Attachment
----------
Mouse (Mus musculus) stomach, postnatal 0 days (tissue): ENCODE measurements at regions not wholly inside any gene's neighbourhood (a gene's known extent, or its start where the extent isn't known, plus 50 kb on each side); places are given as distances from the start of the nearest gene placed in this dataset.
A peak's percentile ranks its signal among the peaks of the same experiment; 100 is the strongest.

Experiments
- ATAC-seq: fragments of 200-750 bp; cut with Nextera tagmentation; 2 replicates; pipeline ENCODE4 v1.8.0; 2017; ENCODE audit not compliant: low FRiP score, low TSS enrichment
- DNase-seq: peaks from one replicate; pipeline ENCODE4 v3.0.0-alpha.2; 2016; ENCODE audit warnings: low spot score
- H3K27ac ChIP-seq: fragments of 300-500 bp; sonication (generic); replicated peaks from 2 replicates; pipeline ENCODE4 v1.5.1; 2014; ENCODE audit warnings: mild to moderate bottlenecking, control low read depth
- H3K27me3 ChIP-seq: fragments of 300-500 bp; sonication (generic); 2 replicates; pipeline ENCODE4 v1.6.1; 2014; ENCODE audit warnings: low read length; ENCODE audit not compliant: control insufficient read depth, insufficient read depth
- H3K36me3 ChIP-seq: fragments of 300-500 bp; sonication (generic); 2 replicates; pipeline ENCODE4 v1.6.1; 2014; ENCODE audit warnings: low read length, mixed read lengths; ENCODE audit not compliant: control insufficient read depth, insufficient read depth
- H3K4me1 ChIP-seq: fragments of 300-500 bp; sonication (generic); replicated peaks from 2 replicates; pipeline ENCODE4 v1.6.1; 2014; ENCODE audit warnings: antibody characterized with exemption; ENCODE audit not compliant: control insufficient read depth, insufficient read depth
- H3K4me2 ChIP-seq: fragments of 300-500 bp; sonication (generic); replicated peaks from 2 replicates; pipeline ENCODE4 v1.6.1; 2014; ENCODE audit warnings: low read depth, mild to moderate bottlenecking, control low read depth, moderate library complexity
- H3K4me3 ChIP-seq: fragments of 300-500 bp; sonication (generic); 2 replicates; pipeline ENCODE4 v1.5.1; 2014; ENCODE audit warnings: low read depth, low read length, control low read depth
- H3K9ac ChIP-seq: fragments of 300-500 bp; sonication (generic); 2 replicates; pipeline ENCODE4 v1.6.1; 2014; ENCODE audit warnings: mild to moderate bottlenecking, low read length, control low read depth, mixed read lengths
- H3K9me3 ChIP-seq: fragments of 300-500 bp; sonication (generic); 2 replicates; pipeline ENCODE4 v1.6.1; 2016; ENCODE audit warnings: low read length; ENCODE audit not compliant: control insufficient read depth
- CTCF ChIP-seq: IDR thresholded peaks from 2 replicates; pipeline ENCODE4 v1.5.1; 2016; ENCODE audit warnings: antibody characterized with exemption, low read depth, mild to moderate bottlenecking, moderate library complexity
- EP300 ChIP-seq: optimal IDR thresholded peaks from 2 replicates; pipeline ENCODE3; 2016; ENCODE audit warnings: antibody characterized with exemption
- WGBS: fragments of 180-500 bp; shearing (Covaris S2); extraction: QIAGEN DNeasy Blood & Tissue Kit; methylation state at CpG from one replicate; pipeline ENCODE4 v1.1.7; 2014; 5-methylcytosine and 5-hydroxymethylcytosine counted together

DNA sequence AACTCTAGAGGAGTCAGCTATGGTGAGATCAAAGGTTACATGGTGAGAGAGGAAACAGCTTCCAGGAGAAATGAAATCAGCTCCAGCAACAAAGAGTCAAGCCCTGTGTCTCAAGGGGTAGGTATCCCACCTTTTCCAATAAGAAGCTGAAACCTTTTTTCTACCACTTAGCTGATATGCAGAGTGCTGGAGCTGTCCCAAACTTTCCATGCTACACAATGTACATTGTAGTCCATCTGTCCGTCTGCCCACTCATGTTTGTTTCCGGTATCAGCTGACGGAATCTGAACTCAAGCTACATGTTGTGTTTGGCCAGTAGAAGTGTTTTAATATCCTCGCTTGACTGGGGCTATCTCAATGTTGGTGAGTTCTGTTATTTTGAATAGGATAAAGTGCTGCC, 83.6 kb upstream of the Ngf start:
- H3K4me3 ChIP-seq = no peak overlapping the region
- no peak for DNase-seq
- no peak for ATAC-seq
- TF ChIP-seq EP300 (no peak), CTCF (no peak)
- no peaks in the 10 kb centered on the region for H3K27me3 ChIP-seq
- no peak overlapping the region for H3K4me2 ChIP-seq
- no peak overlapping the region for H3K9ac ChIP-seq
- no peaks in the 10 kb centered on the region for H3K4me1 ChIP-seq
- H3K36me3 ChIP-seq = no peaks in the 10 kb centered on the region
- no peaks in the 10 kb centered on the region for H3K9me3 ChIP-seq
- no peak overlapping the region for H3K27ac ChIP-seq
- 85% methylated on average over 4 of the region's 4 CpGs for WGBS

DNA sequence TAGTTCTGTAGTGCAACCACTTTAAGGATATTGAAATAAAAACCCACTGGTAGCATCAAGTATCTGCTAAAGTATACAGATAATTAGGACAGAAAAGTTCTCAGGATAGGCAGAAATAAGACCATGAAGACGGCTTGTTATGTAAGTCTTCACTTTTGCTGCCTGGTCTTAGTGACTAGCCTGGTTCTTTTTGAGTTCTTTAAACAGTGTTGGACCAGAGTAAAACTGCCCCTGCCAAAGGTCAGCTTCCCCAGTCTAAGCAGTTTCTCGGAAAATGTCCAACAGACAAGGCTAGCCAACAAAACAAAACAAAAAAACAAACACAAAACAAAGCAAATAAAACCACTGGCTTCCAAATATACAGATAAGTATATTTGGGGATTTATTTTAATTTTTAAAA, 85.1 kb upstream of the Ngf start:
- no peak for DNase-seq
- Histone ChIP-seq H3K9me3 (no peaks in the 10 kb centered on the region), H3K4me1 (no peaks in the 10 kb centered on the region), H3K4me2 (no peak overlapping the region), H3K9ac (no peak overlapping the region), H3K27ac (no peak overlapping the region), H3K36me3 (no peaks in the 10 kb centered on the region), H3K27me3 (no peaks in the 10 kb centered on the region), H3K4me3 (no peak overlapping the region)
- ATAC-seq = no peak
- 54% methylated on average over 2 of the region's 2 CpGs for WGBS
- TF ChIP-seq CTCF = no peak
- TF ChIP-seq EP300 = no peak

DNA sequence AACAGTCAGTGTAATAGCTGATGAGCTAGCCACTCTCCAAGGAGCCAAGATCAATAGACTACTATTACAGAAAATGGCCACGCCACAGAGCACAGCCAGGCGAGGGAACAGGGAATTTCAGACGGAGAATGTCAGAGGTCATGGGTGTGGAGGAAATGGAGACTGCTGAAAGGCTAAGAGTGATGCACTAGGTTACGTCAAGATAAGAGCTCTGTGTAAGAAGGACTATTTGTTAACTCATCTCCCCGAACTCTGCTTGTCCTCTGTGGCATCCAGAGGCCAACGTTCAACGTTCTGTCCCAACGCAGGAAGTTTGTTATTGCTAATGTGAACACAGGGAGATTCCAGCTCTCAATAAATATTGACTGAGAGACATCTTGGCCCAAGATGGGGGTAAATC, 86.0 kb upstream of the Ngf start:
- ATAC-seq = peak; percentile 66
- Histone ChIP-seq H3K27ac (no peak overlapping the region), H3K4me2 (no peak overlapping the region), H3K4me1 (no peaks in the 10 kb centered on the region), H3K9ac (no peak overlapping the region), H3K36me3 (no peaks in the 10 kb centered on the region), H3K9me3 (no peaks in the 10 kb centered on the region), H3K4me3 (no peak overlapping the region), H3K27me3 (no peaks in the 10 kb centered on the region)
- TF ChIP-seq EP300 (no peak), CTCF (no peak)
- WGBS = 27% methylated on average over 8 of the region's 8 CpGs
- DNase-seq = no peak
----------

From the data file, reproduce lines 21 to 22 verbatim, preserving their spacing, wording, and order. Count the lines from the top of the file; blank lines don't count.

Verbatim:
- TF ChIP-seq EP300 (no peak), CTCF (no peak)
- no peaks in the 10 kb centered on the region for H3K27me3 ChIP-seq